With some noteworthy exceptions, volcanoes typically give significant advance notice of their impending eruptions, often clearly visible to residents nearby. Scientific analysis can often give decent general predictions of when a major event is likely, on scales of days to hours, giving people time to evacuate. Earthquakes generally offer no such precursors that help, and it is not possible to predict them except in terms of areas that are very prone to quakes and highly generalized probabilities of occurrence (e.g., “this or that area is likely to have an 8.0 quake within the next 30 years”).
A major difference between a volcanic eruption and an earthquake in terms of human safety is the possible locations where they can occur. The vast majority of potentially active volcanos are known and monitored, while an earthquake can happen along any fault line of the earth, though some are known to be more prone to earthquakes than others. This means that it is vastly more likely for an earthquake to be in a highly populated area than a volcanic eruption, causing a much higher casualty rate.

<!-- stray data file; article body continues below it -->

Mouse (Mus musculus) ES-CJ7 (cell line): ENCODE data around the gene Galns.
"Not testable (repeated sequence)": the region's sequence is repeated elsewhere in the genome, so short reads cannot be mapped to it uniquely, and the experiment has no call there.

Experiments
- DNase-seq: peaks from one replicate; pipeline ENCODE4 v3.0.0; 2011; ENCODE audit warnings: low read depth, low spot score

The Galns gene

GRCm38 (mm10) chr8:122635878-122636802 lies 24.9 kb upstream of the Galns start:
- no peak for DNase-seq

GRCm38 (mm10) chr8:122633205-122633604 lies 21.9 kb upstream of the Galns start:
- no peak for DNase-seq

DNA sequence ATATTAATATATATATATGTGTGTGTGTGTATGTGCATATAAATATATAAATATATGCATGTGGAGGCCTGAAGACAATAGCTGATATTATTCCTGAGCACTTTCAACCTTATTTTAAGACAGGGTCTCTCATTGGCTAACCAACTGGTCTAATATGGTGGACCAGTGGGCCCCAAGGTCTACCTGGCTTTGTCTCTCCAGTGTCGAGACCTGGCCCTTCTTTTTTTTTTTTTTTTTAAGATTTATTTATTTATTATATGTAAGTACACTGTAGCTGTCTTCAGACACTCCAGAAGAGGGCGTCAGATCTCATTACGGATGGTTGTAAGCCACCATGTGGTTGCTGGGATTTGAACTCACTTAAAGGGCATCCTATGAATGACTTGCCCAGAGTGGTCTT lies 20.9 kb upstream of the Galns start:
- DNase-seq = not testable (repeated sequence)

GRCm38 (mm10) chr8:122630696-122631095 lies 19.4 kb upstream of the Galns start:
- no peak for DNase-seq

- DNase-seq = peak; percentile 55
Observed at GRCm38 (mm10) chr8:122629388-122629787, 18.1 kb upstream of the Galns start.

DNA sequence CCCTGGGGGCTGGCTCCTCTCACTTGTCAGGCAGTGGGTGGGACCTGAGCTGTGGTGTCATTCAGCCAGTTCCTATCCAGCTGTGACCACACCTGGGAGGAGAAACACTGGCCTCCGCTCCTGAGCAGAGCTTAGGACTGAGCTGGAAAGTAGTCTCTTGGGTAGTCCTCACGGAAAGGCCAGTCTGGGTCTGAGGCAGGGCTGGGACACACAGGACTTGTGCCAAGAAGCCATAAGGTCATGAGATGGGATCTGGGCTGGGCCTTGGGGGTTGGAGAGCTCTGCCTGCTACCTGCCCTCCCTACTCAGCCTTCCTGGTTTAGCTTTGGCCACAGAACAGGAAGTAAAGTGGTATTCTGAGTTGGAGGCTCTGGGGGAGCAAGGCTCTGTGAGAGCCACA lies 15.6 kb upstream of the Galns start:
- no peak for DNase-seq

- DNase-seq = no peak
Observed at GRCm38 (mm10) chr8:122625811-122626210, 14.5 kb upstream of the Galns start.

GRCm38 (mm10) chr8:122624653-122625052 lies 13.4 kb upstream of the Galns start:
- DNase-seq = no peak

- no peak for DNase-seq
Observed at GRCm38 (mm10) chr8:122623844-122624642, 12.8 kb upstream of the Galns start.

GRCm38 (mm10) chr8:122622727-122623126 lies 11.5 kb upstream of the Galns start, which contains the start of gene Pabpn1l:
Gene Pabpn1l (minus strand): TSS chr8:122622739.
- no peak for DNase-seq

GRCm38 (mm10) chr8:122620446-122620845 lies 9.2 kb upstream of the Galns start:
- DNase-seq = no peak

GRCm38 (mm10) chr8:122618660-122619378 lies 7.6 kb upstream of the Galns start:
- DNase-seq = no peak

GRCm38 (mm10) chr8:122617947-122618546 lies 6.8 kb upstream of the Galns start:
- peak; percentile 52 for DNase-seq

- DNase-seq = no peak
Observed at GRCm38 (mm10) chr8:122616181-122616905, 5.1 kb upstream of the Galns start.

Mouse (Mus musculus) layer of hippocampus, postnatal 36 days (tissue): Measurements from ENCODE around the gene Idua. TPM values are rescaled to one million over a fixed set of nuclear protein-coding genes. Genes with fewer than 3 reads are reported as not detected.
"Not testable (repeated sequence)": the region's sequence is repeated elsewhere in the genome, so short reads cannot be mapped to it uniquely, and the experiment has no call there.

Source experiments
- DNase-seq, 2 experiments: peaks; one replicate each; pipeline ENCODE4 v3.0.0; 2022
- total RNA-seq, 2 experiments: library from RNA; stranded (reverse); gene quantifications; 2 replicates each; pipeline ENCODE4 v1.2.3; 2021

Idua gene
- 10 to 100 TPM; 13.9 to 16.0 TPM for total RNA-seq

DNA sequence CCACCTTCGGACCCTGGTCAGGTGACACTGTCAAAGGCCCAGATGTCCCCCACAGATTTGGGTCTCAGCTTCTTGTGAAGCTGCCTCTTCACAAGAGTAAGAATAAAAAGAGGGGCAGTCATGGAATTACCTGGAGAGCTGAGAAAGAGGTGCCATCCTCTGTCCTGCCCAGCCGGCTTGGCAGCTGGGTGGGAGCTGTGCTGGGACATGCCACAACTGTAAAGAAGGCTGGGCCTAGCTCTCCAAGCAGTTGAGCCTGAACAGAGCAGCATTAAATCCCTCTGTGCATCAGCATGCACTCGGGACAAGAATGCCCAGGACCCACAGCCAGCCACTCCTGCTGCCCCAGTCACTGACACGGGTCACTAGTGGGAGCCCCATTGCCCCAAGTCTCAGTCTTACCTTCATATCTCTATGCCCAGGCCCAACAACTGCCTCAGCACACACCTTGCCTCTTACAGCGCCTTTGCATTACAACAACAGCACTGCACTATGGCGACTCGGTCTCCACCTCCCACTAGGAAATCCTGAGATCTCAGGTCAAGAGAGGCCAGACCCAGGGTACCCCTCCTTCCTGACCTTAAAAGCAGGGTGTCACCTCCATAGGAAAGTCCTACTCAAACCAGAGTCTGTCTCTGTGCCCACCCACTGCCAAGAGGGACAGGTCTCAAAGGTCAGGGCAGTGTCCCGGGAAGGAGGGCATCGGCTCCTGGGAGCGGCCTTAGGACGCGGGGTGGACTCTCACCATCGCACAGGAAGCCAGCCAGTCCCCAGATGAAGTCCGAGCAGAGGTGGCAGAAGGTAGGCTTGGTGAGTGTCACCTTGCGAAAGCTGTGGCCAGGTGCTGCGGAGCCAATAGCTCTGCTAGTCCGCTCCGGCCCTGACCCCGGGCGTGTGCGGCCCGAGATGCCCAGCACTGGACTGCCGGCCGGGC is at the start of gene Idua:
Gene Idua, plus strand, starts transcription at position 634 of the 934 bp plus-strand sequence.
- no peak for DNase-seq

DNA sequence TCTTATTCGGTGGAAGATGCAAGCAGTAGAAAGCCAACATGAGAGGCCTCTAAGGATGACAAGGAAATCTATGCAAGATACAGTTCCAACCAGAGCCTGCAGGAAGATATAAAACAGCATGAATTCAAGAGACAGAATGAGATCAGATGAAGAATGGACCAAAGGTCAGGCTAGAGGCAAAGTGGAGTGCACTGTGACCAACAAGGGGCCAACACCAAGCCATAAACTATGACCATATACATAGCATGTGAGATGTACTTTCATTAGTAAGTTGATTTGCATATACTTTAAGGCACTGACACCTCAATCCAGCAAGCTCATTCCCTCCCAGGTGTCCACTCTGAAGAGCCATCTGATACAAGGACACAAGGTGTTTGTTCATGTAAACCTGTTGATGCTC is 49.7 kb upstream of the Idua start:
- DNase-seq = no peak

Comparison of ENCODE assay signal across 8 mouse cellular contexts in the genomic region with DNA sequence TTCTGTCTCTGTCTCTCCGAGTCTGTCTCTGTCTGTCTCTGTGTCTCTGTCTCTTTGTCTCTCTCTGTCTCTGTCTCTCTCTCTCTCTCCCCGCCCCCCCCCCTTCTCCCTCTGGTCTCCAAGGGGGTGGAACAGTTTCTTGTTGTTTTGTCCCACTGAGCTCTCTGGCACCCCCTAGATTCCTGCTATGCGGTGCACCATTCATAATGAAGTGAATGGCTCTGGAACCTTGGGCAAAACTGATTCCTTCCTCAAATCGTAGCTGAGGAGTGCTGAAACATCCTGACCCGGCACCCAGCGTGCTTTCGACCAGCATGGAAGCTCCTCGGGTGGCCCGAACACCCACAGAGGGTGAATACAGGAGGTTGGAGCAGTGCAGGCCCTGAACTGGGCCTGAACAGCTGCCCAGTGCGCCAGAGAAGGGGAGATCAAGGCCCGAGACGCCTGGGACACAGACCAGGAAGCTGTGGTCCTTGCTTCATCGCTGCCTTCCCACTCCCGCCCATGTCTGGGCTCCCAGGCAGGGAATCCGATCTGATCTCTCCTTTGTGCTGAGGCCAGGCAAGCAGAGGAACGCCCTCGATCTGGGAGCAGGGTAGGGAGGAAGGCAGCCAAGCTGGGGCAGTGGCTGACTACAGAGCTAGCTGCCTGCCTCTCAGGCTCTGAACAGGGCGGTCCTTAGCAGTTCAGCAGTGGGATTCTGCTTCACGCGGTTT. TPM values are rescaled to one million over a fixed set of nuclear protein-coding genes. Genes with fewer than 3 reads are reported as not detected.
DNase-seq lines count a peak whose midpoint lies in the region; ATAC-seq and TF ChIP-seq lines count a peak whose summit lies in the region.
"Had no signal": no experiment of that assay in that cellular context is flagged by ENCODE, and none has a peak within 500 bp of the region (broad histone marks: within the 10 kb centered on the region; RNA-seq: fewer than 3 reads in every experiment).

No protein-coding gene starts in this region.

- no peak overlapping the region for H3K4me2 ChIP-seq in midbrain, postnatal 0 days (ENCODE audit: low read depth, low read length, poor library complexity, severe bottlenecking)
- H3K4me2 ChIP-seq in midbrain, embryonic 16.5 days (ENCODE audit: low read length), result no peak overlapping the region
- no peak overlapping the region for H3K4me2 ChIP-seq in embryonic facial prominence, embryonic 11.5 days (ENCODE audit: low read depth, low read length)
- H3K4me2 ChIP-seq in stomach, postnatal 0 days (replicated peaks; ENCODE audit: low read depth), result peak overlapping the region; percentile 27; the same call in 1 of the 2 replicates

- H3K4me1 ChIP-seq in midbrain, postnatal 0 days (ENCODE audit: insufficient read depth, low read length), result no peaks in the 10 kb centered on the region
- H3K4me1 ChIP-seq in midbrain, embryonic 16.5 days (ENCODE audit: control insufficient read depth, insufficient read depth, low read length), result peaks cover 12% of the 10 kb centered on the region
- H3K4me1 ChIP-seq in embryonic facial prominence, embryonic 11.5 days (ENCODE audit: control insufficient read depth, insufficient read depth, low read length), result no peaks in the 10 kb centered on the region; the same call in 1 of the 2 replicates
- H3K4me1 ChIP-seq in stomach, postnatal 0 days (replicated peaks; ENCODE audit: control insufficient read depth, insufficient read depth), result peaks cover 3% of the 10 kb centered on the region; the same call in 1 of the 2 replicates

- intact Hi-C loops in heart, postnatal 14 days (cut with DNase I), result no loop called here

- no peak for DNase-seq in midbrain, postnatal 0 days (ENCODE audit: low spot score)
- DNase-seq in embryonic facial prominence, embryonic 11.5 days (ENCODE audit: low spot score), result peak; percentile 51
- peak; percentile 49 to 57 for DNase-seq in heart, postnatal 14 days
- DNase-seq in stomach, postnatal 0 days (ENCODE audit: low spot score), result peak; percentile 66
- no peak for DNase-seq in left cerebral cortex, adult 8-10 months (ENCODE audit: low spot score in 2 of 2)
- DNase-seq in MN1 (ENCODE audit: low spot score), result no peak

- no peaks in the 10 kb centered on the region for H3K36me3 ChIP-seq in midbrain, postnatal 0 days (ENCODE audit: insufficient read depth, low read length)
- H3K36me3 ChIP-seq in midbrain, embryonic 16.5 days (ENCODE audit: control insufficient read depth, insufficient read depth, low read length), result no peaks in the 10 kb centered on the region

For more (basic) information on these geological phenomena, see below.
Earthquakes happen more often and can happen almost anywhere. Volcano eruptions only happen on and near volcanoes, so everyone that doesn’t live or travel near a volcano needn’t worry–unless it is one of the supervolcanoes that changes global climate patterns.
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